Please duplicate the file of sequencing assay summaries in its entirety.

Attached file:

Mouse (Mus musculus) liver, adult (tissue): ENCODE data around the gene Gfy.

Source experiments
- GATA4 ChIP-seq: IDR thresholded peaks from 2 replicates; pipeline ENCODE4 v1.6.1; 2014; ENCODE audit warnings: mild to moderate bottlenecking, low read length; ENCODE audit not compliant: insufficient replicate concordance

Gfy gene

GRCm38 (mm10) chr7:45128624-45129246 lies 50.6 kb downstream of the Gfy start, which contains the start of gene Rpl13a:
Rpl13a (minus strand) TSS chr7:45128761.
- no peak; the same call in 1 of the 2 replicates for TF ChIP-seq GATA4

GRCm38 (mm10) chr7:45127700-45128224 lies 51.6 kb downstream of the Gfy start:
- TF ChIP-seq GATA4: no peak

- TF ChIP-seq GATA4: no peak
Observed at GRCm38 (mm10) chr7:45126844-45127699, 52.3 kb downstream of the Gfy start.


Mouse (Mus musculus) liver, adult (tissue): ENCODE data around the gene Gfy.

Source experiments
- GATA4 ChIP-seq: IDR thresholded peaks from 2 replicates; pipeline ENCODE4 v1.6.1; 2014; ENCODE audit warnings: mild to moderate bottlenecking, low read length; ENCODE audit not compliant: insufficient replicate concordance

Gfy gene

GRCm38 (mm10) chr7:45128624-45129246 lies 50.6 kb downstream of the Gfy start, which contains the start of gene Rpl13a:
Rpl13a (minus strand) TSS chr7:45128761.
- no peak; the same call in 1 of the 2 replicates for TF ChIP-seq GATA4

GRCm38 (mm10) chr7:45127700-45128224 lies 51.6 kb downstream of the Gfy start:
- TF ChIP-seq GATA4: no peak

- TF ChIP-seq GATA4: no peak
Observed at GRCm38 (mm10) chr7:45126844-45127699, 52.3 kb downstream of the Gfy start.